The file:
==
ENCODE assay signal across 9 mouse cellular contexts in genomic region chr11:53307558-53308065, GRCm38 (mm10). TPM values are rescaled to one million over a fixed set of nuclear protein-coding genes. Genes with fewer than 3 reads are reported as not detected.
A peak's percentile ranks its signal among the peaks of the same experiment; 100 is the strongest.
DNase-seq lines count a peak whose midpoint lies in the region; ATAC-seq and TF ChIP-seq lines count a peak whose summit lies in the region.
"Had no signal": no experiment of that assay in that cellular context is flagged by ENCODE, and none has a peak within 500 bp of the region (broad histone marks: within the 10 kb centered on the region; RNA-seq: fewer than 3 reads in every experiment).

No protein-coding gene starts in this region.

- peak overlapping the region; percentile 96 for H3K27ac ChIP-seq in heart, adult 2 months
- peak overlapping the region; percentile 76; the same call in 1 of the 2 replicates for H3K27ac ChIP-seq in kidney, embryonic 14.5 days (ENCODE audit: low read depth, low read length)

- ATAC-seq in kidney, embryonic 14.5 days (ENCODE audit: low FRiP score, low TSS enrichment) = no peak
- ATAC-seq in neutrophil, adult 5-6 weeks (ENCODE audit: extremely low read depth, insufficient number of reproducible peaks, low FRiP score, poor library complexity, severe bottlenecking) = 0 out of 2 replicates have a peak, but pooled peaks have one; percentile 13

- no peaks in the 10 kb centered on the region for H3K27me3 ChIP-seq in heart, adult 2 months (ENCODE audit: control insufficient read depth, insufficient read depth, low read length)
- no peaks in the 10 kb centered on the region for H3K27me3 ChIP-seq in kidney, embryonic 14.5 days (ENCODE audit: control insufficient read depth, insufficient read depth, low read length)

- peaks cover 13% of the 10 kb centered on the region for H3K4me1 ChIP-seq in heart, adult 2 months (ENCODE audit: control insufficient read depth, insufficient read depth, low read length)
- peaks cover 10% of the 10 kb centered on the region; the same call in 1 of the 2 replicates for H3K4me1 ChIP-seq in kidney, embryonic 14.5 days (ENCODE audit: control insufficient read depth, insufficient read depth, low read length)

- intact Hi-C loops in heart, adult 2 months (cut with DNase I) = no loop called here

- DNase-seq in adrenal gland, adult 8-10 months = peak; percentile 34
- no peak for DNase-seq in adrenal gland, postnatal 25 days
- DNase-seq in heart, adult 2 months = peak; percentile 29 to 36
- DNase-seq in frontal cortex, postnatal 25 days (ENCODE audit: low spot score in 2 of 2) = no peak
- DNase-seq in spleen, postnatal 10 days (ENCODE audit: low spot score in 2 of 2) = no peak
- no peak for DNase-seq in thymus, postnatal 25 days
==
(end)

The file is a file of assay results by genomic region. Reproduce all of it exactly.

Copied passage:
ENCODE assay signal across 9 mouse cellular contexts in genomic region chr11:53307558-53308065, GRCm38 (mm10). TPM values are rescaled to one million over a fixed set of nuclear protein-coding genes. Genes with fewer than 3 reads are reported as not detected.
A peak's percentile ranks its signal among the peaks of the same experiment; 100 is the strongest.
DNase-seq lines count a peak whose midpoint lies in the region; ATAC-seq and TF ChIP-seq lines count a peak whose summit lies in the region.
"Had no signal": no experiment of that assay in that cellular context is flagged by ENCODE, and none has a peak within 500 bp of the region (broad histone marks: within the 10 kb centered on the region; RNA-seq: fewer than 3 reads in every experiment).

No protein-coding gene starts in this region.

- peak overlapping the region; percentile 96 for H3K27ac ChIP-seq in heart, adult 2 months
- peak overlapping the region; percentile 76; the same call in 1 of the 2 replicates for H3K27ac ChIP-seq in kidney, embryonic 14.5 days (ENCODE audit: low read depth, low read length)

- ATAC-seq in kidney, embryonic 14.5 days (ENCODE audit: low FRiP score, low TSS enrichment) = no peak
- ATAC-seq in neutrophil, adult 5-6 weeks (ENCODE audit: extremely low read depth, insufficient number of reproducible peaks, low FRiP score, poor library complexity, severe bottlenecking) = 0 out of 2 replicates have a peak, but pooled peaks have one; percentile 13

- no peaks in the 10 kb centered on the region for H3K27me3 ChIP-seq in heart, adult 2 months (ENCODE audit: control insufficient read depth, insufficient read depth, low read length)
- no peaks in the 10 kb centered on the region for H3K27me3 ChIP-seq in kidney, embryonic 14.5 days (ENCODE audit: control insufficient read depth, insufficient read depth, low read length)

- peaks cover 13% of the 10 kb centered on the region for H3K4me1 ChIP-seq in heart, adult 2 months (ENCODE audit: control insufficient read depth, insufficient read depth, low read length)
- peaks cover 10% of the 10 kb centered on the region; the same call in 1 of the 2 replicates for H3K4me1 ChIP-seq in kidney, embryonic 14.5 days (ENCODE audit: control insufficient read depth, insufficient read depth, low read length)

- intact Hi-C loops in heart, adult 2 months (cut with DNase I) = no loop called here

- DNase-seq in adrenal gland, adult 8-10 months = peak; percentile 34
- no peak for DNase-seq in adrenal gland, postnatal 25 days
- DNase-seq in heart, adult 2 months = peak; percentile 29 to 36
- DNase-seq in frontal cortex, postnatal 25 days (ENCODE audit: low spot score in 2 of 2) = no peak
- DNase-seq in spleen, postnatal 10 days (ENCODE audit: low spot score in 2 of 2) = no peak
- no peak for DNase-seq in thymus, postnatal 25 days